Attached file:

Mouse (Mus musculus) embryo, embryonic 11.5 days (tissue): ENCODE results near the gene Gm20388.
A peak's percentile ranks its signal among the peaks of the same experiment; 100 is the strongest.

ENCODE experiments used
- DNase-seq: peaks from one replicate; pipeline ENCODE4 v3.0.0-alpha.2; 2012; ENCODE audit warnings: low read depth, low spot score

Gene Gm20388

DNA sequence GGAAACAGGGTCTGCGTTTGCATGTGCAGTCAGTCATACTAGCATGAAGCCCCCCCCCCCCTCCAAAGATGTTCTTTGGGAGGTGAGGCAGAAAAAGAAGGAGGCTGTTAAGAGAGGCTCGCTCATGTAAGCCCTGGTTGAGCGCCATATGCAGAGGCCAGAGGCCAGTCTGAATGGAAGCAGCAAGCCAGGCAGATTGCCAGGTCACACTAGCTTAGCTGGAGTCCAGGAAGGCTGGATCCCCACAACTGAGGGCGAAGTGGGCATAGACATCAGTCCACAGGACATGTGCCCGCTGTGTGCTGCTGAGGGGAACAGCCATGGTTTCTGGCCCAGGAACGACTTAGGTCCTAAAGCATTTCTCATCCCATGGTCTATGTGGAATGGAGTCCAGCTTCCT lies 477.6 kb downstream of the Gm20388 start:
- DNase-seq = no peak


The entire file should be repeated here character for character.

Mouse (Mus musculus) embryo, embryonic 11.5 days (tissue): ENCODE results near the gene Gm20388.
A peak's percentile ranks its signal among the peaks of the same experiment; 100 is the strongest.

ENCODE experiments used
- DNase-seq: peaks from one replicate; pipeline ENCODE4 v3.0.0-alpha.2; 2012; ENCODE audit warnings: low read depth, low spot score

Gene Gm20388

DNA sequence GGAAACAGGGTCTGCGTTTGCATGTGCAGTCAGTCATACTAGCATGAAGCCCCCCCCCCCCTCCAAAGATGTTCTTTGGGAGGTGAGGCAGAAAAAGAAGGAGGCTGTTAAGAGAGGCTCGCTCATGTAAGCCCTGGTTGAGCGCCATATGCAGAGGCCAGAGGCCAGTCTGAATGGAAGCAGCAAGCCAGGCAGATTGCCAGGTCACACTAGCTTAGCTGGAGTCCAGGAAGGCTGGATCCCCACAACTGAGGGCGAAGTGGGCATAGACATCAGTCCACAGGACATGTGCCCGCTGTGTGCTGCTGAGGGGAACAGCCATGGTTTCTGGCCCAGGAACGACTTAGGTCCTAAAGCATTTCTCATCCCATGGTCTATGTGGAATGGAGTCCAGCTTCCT lies 477.6 kb downstream of the Gm20388 start:
- DNase-seq = no peak